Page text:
TechniquesIt is both impractical and unhygienic to build a mikvah with a
solitary bor (reservoir) of kosher rainwater. One would have to wait
until it rained forty se'ah (a volume of measure) in order to
refill the mikvah to change the waters. This is especially difficult in
places where there is no rain in the winter.
The most practical solution is to build a mikvah with two (or more)
boros. One bor becomes the bor hatvilah (immersion
pool), while the other contains natural rainwater. This technique enables us to
clean the mikvah water without having to wait for rainfall.
There are three ways to build the bor that holds the natural
rainwater: Hashoko, Zriah and Bor al gabai bor.
HashokoHashoko means to "kiss", i.e., contact and touch. Two boros
are built side by side. One is filled with rainwater valid for immersion. The
other is filled with tap water initially not valid for immersion. Only when the
ordinary water comes in contact with the rainwater does it become valid. The
bor filled with ordinary water is thereby rendered kosher for ritual
(a) If there is a hole between the boros and
the waters contact each other, or
(b) The waters meet at the top, over the
rim of the boros then both boros are kosher.
The hole must
be higher than the forty se'ah of rainwater in the bor
hashoko. In the bor hatvilah, it must be below the water level.
As the water level must be approximately 120-125 cm. (47-49 inches) above the
ground, the hole must be lower than 120 cm.
The hole where the waters meet
must be as wide as a shfoferes hanod - two average fingers that fit
inside and turn easily.
How can one determine whether a mikvah uses
the hashoko method? If upon investigation it is found that no city
water flows into the rainwater bor - it is identified as a bor hashoko.When changing the water, one empties the bor hatvilah and the
bor hashoko remains full of valid waters. Then the bor
hatvilah is filled with fresh water, and when the waters meet at the hole
connecting the boros, the added tap waters attain the qualification of
the bor hashoko.Sometimes a stopper is inserted into the hole
before emptying the mikvah, so that as much original rainwater as
possible is retained. However, this stringency can later cause complications.
If one forgets to unplug the stopper after refilling the bor hatvilah,
then any immersions in this mikvah are invalid, because the ordinary
water never touched the rainwater and therefore did not achieve its validity.
Hence, some opinions prefer not to use a stopper at all, even though this means
losing some of the original rainwater.
There are varying opinions among
Halachic authorities as to whether the hole must stay open once the
hashoko has been made. Some are of the opinion that the hole should be
closed for, during immersion, some water is pushed through the contact hole back
into the bor hashoko and becomes zoychalin, flowing (even from
one bor to another) thus rendering the mikvah unfit.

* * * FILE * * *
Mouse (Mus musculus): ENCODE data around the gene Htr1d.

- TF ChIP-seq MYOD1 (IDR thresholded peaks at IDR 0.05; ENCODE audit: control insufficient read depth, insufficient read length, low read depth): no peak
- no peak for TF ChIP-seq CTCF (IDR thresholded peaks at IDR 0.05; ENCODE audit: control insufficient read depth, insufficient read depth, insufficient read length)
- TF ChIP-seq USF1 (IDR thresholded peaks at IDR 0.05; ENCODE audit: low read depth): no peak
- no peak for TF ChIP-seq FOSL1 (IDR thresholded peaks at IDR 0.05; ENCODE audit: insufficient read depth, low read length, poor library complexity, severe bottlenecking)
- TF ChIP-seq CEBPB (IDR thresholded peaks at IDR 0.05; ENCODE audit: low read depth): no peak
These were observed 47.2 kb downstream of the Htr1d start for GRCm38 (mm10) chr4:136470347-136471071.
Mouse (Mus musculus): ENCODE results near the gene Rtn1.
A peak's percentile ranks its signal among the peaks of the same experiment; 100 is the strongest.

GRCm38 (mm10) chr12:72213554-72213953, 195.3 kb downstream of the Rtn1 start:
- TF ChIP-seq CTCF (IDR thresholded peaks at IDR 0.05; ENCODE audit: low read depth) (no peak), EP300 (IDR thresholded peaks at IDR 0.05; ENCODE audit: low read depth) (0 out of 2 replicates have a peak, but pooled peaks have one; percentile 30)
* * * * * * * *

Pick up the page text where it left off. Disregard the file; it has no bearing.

Chabad custom follows the ruling of Rabbeinu Yeruchim, that the hole
must be open at the time of immersion for the water to retain the qualification
of the rainwater bor. However, during immersion, even a small hole
suffices (kol shehu). Shfoferes hanod is only needed for the
initial contact.If a stopper is used, one must be careful not to use
materials that can be mekabel tumah (li. "accepts ritual impurity")
Anew wooden stopper is the best choice. It is preferable not to use a rubber or
plastic stopper. A metal stopper should definitely not be used.
The following are some disadvantages of the hashoko method:This
technique is not foolproof. It is possible that whoever fills the bor
hatvilah will not use enough water to reach the hole connecting the two
boros.Additionally, in a place where a stopper is used before
emptying the bor hatvilah, the attendant can forget to remove the
stopper after refilling the mikvah.In either instance, since the
ordinary tap water in the bor hatvilah did not contact the validating
hashoko waters, the waters in the bor hatvilah remain invalid
for immersing. This causes serious Halachic problems when people have
immersed in such a mikvah. A competent Rabbi should immediately be
contacted. Another disadvantage is that the water in the bor
hashoko often sits undisturbed for long periods of time and becomes
stagnant. The structure of the bor zriah solves these problems.
Translation of zriah is "sowed", like grain, "sown" into the
ground. Forty se'ah of rainwater is gathered in a bor, to which
tap water is added.The tap water intermingles with the rainwater as one body
of water, and attains the qualification of the original rainwater.The water
then overflows through an outlet (hole) into the mikvah stopping at the
Hence, the tap waters are "sown", making them valid for
immersion - equal to rainwater.The advantage of the zriah method
is that the ordinary tap water becomes kosher immediately as it enters the
bor and makes contact with the rainwater. Unlike the hashoko
method, the zriah technique does not have to wait for a minimum level
and for the waters to meet in order to be considered a united body of water, nor
is there a stopper. Once the bor zriah is filled with rainwater the
mikvah is valid and almost foolproof. The Rabbi supervising the
mikvah has no reason to worry whether the mikvah waters are
connected to the bor or if the attendant remembered to remove the
stopper. Another advantage: The water in the bor zriah changes
often and remains fresh. A typical mikvah using the zriah
method has two adjoining boros with a hole connecting them at the top.
The hole must be higher than the forty se'ah of rainwater in the
bor zriah. In the bor hatvilah, it has to be higher than the
water level (approx. 140 cm. (56 inches) from the floor). The waters do not
mingle during immersion.
1. Begin by filling the bor zriah